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To evaluate detector diodes, tangential signal sensitivity was chosen as the test parameter. This is defined as “that power below a 1-mW reference (0 dBm) required to produce an output pulse sufficient to raise the noise fluctuation by an amount equal to the average noise level, or 4 dB above the minimum detectable signal.”

Results of this evaluation are shown in Fig. 24, which clearly shows the comparison between X-band Schottky and point-contact diodes. When operating without dc bias, the Schottky diodes are approximately 30 dB poorer in this test than the point-contact units. This would be expected, because the Schottky diodes are non-conducting at low bias levels. With dc bias, the Schottky diode is comparable to the point-contact unit.

The use of dc bias changes the video impedance and noise characteristics of the diodes. Point-contact diodes without bias have video impedances of approximately 4 kΩ to 100 kΩ. Schottky diodes are in the 10’s of megohms. With 50 μA dc bias, point-contact diodes have video impedances in the range of 1.5 to 4 kΩ, whereas the Schottkys are in the range of 5 to 6 kΩ. The video impedance, coupled with the capacitance of the holder-amplifier combination, has a critical effect on the plus fidelity due to the charging time-constant of the circuit. Bias on point-contact diodes will result in better pulse fidelity than with Schottkys because of the lower video impedance.

The noise generated within the diode by the dc bias is lower in the Schottky than in the point-contact device. However, Schottky diodes with very low capacitances have shown high noise. This is attributed to the high RS associated with low capacitance.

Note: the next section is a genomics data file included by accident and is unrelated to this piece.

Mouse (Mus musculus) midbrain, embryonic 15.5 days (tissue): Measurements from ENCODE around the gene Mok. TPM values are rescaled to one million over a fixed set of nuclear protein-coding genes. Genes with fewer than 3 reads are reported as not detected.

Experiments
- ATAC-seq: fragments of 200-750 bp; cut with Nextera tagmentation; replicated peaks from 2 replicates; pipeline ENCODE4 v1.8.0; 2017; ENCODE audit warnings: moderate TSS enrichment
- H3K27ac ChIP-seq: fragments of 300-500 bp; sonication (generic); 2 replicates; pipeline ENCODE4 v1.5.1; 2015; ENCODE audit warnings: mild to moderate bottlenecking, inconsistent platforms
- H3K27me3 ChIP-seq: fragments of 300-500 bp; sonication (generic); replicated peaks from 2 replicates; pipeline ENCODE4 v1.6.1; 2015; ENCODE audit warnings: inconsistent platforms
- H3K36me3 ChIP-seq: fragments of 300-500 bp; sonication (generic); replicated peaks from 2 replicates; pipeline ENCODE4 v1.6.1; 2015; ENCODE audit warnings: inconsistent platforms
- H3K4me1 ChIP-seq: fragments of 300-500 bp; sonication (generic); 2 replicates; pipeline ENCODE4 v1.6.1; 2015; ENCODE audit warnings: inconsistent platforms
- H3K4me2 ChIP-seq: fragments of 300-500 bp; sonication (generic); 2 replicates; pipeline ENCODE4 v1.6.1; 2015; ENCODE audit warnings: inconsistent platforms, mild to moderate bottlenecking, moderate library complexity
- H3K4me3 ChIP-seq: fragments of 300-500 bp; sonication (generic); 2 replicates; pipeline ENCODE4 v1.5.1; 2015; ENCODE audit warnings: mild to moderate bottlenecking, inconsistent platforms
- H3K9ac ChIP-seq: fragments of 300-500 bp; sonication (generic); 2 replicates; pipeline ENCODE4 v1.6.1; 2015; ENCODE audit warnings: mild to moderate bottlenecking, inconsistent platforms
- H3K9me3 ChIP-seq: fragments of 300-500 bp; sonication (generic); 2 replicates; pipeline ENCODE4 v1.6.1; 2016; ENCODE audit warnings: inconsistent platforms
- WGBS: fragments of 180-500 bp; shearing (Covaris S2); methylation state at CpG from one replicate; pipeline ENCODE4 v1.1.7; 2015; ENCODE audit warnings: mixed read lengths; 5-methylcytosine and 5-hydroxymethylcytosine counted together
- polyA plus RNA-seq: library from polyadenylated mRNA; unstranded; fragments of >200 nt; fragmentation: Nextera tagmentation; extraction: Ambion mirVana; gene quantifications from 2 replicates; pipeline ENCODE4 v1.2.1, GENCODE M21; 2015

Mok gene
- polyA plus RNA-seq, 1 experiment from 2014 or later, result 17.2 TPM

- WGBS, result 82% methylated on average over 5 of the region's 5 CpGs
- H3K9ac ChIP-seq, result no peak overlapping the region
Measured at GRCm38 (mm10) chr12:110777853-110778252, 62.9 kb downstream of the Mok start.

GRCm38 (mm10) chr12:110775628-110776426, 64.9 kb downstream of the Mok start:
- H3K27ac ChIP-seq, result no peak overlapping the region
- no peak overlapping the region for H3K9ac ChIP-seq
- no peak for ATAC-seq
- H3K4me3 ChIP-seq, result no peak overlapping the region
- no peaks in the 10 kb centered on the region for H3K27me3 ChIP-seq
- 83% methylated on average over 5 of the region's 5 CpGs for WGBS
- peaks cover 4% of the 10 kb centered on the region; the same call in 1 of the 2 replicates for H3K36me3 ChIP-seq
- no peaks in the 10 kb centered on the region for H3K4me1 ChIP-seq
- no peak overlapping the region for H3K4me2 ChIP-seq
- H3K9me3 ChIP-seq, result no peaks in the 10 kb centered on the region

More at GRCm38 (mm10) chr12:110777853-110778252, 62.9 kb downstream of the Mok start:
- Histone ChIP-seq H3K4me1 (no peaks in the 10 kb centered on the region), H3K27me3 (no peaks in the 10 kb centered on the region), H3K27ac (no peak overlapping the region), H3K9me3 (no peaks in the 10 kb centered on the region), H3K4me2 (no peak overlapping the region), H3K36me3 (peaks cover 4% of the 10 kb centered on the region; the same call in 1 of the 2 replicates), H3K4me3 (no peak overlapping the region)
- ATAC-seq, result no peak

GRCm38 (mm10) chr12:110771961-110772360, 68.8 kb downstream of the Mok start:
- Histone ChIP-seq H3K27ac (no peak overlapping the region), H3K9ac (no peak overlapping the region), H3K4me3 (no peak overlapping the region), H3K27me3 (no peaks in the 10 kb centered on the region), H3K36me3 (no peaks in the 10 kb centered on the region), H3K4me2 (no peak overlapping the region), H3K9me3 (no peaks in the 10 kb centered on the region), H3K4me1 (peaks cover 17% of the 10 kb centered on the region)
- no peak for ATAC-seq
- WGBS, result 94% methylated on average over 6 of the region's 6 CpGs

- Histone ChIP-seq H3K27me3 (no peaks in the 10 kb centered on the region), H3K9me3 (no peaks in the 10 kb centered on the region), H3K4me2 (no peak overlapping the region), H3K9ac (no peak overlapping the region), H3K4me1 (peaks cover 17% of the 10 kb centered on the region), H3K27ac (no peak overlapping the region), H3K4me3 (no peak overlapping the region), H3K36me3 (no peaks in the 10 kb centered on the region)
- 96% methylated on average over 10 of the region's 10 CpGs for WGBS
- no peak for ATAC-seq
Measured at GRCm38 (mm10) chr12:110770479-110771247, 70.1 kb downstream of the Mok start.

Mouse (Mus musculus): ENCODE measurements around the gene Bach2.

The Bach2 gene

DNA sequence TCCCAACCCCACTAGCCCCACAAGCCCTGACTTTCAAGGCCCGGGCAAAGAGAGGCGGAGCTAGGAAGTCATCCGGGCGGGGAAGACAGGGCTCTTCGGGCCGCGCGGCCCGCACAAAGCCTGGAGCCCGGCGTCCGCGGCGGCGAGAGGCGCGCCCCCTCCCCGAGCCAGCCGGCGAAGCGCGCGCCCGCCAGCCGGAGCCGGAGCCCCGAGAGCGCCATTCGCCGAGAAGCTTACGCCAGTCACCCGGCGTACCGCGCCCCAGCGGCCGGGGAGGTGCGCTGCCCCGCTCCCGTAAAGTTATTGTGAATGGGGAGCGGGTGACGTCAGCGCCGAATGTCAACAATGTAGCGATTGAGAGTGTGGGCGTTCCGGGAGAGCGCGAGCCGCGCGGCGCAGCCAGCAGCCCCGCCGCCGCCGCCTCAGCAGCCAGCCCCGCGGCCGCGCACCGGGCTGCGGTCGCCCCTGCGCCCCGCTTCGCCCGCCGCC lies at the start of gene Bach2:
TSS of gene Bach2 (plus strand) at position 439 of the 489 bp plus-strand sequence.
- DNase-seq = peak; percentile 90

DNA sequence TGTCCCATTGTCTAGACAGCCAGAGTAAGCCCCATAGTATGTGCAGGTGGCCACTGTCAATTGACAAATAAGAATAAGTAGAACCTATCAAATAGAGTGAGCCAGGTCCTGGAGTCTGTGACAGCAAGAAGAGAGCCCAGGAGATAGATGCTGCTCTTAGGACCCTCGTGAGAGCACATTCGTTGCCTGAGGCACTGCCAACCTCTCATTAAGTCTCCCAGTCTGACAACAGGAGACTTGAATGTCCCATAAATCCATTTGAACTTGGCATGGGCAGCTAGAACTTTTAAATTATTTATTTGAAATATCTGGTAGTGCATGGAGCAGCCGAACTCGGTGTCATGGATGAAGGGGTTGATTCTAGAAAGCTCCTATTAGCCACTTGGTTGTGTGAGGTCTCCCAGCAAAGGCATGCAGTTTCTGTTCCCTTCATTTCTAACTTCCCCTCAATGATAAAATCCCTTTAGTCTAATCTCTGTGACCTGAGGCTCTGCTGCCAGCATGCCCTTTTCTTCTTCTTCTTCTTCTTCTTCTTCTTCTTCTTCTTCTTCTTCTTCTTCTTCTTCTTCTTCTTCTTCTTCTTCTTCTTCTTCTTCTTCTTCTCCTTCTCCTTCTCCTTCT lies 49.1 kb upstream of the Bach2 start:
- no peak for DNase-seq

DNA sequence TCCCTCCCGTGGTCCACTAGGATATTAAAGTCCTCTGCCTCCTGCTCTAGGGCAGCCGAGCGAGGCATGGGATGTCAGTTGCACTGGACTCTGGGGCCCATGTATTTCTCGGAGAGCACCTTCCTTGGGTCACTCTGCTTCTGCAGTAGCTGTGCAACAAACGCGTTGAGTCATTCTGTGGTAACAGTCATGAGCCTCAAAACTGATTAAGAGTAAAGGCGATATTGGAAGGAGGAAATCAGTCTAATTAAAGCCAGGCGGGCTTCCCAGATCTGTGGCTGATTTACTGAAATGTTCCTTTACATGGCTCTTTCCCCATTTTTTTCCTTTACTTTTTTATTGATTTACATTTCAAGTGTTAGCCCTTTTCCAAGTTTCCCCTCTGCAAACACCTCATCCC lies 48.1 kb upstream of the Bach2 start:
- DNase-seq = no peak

Temperature runs of both diodes show the Schottkys to be more stable with temperature variation, while the point-contact tangential signal sensitivity varied 3-5 dB at high temperatures.

Families of curves, showing voltage output vs. power input and load resistance for both point-contact and Schottky diodes, are shown in Fig. 25. The higher peak inverse voltages of the Schottkys, as compared with the point-contacts, are evidenced by their higher open-circuited voltage. The higher starting voltage of the Schottky diode, compared to the point-contact, is also evident.

The future of the Schottky diodes

What does the future hold in store for the Schottky diode?

At present, these diodes are limited to an upper frequency of about 40 Gc. Research and development now in process will push this limit higher. The Schottky diode has the potential of being the circuit designer’s “dream” diode—the active junction with no package.